Machine Learning Powers CDS Tool for Diabetes Management
June 16, 2020 – A clinical decision support system that leverages machine learning techniques could help patients control their glucose levels and enhance type 1 diabetes management, according to a study published in Nature Metabolism.
People with type 1 diabetes do not produce their own insulin, so they have to take it continuously throughout the day using an insulin pump or with multiple daily injections. Dosing errors can result in life-threatening hypoglycemia events and hyperglycemia, which increases an individual’s risk of neuropathy, retinopathy, and nephropathy.
Additionally, because patients with type 1 diabetes can typically go three to six months between appointments with their endocrinologist, they can be at high risk of these dangerous complications if their glucose levels rise too high or fall too low.
To improve diabetes management, researchers from Oregon Health & Science University (OHSU) leveraged a machine learning algorithm that could generate insulin injection recommendations.
The team trained the algorithm using over 50,000 glucose observations. The algorithm was trained to identify causes of hypoglycemia or hyperglycemia and determine necessary insulin adjustments from a set of 12 potential recommendations. When paired with a smartphone app called DailyDose, the recommendations from the algorithm were shown to be in agreement with physicians 67.9 percent of the time.
Researchers then validated the system by monitoring 16 people with type 1 diabetes over the course of four weeks, showing that the model can help reduce hypoglycemia.
“Our system design is unique,” said lead author Nichole Tyler, an MD-PhD student in the OHSU School of Medicine. “We designed the AI algorithm entirely using a mathematical simulator, and yet when the algorithm was validated on real-world data from people with type 1 diabetes at OHSU, it generated recommendations that were highly similar to recommendations from endocrinologists.”
The researchers noted that their study advances previous findings on using machine learning tools to help patients manage glucose levels.
“There are other published algorithms on this, but not a lot of clinical studies,” said Peter Jacobs, PhD, associate professor of biomedical engineering in the OHSU School of Medicine and senior author on the study.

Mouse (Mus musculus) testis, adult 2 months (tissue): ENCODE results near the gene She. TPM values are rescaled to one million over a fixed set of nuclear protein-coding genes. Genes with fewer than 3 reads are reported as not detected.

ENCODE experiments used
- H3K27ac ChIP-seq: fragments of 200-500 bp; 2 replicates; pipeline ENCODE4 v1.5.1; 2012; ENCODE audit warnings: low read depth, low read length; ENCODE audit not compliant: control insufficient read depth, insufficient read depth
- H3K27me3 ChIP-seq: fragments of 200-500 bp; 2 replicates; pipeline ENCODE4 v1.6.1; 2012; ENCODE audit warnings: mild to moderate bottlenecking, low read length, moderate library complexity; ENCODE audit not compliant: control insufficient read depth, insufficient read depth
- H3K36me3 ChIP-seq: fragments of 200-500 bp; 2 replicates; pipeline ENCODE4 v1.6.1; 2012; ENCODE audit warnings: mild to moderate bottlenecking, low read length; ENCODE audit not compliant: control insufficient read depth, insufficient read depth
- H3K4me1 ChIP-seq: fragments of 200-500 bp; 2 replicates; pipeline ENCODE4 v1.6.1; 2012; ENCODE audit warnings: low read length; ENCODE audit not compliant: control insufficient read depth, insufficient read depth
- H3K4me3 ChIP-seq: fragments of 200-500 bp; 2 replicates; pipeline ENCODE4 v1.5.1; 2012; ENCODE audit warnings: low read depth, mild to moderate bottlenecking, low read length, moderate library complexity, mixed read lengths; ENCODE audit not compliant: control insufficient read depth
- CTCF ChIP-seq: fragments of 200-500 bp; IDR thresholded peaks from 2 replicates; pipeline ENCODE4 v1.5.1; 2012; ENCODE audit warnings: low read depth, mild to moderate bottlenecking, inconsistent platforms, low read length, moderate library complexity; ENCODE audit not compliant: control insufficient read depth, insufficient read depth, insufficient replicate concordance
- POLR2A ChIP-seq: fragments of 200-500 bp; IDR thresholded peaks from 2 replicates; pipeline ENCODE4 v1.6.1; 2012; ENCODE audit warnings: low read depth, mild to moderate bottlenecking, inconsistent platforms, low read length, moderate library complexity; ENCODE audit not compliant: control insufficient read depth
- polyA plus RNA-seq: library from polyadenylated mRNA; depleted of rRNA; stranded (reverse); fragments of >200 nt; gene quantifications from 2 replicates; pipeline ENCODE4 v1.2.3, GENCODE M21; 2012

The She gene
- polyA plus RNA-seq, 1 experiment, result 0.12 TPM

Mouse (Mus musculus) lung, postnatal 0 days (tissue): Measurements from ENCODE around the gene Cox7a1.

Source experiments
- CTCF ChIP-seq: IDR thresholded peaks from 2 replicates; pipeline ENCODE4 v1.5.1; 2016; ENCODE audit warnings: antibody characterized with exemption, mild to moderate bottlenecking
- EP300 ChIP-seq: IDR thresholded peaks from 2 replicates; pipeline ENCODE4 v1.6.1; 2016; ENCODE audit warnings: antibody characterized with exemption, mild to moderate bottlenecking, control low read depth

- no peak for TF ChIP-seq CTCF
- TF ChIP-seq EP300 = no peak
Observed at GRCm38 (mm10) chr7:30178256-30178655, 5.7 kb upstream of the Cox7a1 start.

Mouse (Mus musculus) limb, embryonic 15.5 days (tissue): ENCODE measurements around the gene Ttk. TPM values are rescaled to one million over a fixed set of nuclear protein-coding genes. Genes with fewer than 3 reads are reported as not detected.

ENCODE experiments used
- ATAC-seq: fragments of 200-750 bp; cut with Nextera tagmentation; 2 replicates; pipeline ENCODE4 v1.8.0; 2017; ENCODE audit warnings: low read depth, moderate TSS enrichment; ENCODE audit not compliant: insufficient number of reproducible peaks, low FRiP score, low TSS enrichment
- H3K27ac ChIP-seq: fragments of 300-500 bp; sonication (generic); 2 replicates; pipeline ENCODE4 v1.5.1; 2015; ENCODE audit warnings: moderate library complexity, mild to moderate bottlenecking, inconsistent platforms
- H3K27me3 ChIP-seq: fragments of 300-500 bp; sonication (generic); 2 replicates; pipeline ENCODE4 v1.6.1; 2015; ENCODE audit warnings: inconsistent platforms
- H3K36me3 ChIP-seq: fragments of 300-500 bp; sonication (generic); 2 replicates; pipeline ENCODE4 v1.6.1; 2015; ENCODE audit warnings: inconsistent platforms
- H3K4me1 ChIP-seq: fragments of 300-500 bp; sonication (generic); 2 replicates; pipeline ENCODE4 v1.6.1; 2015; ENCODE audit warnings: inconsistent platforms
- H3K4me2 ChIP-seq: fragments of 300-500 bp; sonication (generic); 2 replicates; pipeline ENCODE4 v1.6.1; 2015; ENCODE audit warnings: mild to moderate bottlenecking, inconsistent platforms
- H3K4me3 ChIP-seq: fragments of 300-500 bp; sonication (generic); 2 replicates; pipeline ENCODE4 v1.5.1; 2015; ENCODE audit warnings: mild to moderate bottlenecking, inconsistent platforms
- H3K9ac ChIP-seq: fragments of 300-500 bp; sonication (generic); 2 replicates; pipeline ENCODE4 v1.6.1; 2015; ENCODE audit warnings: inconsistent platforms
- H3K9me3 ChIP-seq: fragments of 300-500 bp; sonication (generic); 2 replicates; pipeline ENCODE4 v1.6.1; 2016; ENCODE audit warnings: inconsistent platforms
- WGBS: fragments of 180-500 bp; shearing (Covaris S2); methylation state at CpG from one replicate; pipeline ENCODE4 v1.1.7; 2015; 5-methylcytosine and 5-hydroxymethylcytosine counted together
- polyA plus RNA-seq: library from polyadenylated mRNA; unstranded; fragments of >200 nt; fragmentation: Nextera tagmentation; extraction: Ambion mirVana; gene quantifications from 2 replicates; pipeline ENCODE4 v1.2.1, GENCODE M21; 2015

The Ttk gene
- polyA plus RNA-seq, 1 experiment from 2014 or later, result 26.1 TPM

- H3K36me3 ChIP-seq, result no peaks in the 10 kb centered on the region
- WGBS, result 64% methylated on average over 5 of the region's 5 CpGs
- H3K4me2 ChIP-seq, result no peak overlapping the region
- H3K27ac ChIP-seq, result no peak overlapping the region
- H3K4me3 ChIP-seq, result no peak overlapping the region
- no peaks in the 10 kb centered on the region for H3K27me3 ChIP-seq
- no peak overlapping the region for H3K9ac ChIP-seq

“Very few have shown a statistically relevant outcome – and most do not compare algorithm recommendations with those of a physician. In addition to showing improvement in glucose control, our algorithm-generated recommendations that had very high correlation with physician recommendations with over 99 percent of the algorithm’s recommendations delivered across 100 weeks of patient testing considered safe by physicians.”
Investigators have recognized the potential for artificial intelligence to improve diabetes management. A 2019 study from Rensselaer Polytechnic Institute leveraged AI and big data analytics to evaluate information from thousands of glucose monitors and insulin pumps. The team will use the data to enhance the algorithms that control these devices, resulting in better quality of life for people with type 1 diabetes.
“If we look at hundreds of people we can say, ‘Oh, certain problems occur more often in this age group, this type of population, or with this particular type of sensor,’” said Wayne Bequette, professor of chemical and biological engineering at Rensselaer Polytechnic Institute.
“If, for example, you find that it’s more likely that people 8 to 12 years old have these types of irregularities, then you can account for that in your algorithm, and provide more personalized control while reducing burden.”
Going forward, the OHSU team will continue to refine and develop the clinical decision support tool to further improve patients’ management of type 1 diabetes.
“We have plans over the next several years to run several larger trials over eight and then 12 weeks and to compare DailyDose with other insulin treatment strategies, including automated insulin delivery,” said co-author Jessica Castle, MD, associate professor of medicine (endocrinology, diabetes and clinical nutrition) in the OHSU School of Medicine.